Wednesday, October 5, 2011

What I Would Have Said

Given the fact that I have had FIVE leashed dogs attacked by unleashed dogs, it's not surprising that I am still mentally reviewing my Walk In The Park yesterday. I am more grateful than I can say that I am not spending today home-nursing two traumatized, stitched and drained dogs. Or worse, visiting a wounded, bewildered dog fighting for its life in intensive care.

Only someone who has done all that can possibly know how much I never want ever, ever to have to do any of that again.

But until the general level of knowledge about dog behavior and differences bred into various groups and breeds of dogs is raised, I must accept that every time I harness and leash my beloved Bingley and Magic and take them out for their favorite treat--a walk--one of them, both of them, or all three of us, might very well end up in an emergency medical facility because some other dog owner has failed to exercise common sense or has failed to follow the law.

As I was shouting to the Boxer's walker "Leash your dog!", "Keep your dog away from my dogs!", "Don't come any closer to me!", she was walking toward me, shouting "You need to train your dogs better!", "My dog is perfectly trained!"

Aside from the fact that I doubt her dog would have remained calm and obedient if it had been leashed and had an unleashed dog charging directly at it,there are other facts that cannot be "shared" when one is literally fighting for the life of one's beloved canine companions.

I would have explained that Bingley and Magic are Sighthounds, and, as such, were bred for a very different purpose than her dog, a Boxer.

Boxers belong to the Working Group, dogs who were developed to work alongside humans, looking to humans for guidance and direction. Their work required a tough, strong body and jaws that rival those of the large terrier breeds.

I am very glad that the Boxer in question has been to obedience classes. If Boxers are not trained and socialized early in life, they can be as serious a canine menace as can be imagined. Well socialized, they are wonderful companions and family pets.

Sighthounds are just about as different from Boxers as can be imagined and still belong to the same species. Sighthounds were bred to run. Fast. They were not bred to "take directions." They were bred to follow normal canine instincts as efficiently as possible.

Greyhounds are the crowning achievement of canine aerodynamics. Greyhounds have long, slender bones, long, fine muscles, that are covered in the thinnest layer of skin and hair. Their skin is so thin that in some places not only can it not be stitched, it cannot even be cauterized. Direct pressure is the only way to stop bleeding. A Greyhound that has been attacked by another dog requires immediate veterinary care to save its life. Even that was not enough to save my beautiful Portia.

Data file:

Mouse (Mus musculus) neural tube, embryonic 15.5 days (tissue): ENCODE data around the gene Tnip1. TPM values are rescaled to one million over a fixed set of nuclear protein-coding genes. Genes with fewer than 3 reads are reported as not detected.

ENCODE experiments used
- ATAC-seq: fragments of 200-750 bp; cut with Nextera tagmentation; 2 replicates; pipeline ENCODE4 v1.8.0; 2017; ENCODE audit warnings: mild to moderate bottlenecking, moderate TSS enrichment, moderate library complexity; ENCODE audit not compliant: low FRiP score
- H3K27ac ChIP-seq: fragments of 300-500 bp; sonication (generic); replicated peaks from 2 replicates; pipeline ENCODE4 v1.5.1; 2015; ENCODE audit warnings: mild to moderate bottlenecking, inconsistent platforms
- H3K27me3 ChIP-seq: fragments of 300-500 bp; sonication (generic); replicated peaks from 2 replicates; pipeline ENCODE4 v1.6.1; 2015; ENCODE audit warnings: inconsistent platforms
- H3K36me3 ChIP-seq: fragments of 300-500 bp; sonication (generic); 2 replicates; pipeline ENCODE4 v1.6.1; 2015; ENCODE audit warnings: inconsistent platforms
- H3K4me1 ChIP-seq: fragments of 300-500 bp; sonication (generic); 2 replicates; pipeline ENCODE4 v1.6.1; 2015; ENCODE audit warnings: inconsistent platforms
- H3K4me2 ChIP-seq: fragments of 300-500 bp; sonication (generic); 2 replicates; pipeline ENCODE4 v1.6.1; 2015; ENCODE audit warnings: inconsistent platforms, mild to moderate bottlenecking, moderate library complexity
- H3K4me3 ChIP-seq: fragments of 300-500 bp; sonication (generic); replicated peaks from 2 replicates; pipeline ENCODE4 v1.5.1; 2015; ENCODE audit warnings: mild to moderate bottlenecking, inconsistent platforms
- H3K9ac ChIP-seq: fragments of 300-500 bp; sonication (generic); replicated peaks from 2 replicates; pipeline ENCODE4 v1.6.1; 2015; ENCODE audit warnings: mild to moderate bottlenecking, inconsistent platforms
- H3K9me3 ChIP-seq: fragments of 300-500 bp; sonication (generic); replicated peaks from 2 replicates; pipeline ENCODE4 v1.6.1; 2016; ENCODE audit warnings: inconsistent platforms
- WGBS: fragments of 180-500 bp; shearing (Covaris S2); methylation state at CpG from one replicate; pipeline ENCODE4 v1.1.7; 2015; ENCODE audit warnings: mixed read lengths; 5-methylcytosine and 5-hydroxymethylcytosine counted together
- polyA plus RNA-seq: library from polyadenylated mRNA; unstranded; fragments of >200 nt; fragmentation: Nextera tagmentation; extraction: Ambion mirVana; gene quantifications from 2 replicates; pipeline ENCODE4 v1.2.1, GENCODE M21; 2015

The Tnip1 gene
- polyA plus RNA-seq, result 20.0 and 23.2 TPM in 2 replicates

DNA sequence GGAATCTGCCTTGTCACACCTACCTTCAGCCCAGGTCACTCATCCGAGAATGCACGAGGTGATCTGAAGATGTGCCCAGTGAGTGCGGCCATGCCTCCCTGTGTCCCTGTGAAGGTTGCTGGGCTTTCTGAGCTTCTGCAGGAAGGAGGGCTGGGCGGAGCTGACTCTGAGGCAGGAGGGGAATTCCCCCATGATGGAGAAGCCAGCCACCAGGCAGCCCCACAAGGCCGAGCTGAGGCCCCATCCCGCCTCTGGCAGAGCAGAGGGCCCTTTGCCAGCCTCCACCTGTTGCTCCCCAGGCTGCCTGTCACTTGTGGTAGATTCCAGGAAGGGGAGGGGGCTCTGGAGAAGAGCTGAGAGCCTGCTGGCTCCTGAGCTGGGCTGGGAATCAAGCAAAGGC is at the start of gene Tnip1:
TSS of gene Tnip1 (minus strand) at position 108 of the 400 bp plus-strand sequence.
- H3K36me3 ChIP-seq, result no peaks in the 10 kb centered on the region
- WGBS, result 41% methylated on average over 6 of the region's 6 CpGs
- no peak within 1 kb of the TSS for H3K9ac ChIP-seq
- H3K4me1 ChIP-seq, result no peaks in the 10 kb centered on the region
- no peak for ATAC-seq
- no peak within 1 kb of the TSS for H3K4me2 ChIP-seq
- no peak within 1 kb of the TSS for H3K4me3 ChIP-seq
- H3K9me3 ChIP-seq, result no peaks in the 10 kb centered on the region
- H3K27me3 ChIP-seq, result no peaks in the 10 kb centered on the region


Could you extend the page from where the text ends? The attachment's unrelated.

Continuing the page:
Greyhounds--and other Sighthounds, Magic is a Greyhound/Scottish Deerhound--are bred to respond to movement. They will chase ANYTHING that moves. Furthermore, their long distance vision is superior to humans', so they will see something moving before the keenest-eyed human sees it. The running/chasing response to movement is instantaneous. It cannot be trained out of their behavioral repertoire. AND within two strides, the Sighthound is moving so fast and their heart is pumping so loudly, they cannot hear even the loudest shouted command. It is nature's ultimate over-ride of training. Not only does the Sighthound not hear commands, it does not see anything but the object of the chase. Not the tree it is about to hit, nor the car that is about to hit it. An unleashed, unconfined Sighthound is very likely to be a dead Sighthound.

Now. Imagine that you are the fastest breed of dog in the world. You love your walks, but your greatest joy in life is running unrestrained. However, you cannot run unrestrained very often because your human is concerned about your safety. So, you settle for walks. And every week you get to walk with some other dogs who look a lot like you and live in similar circumstances. It's the highlight of your week.

Then, one day, you see a dog across the park who gets to run free. But it cannot run half as fast as you can. You really want to show that silly dog how running should be done! But you've got on a collar, a harness and two leashes and your human isn't responding to your urgent request to run after that clumsy excuse for a running dog.

You get the picture.

But yesterday, it got worse. The loose dog's human let it run DIRECTLY at my two excited, aroused dogs.

I supposed it's unrealistic to ever expect other dog owners to understand the unique vulnerabilities of my sweet Magic, and especially of my sweet Bingley.

But leash laws are there to protect Magic and Bingley. And Franklin and Hattie and Odie.

I can expect people to obey leash laws. Even if they don't understand them

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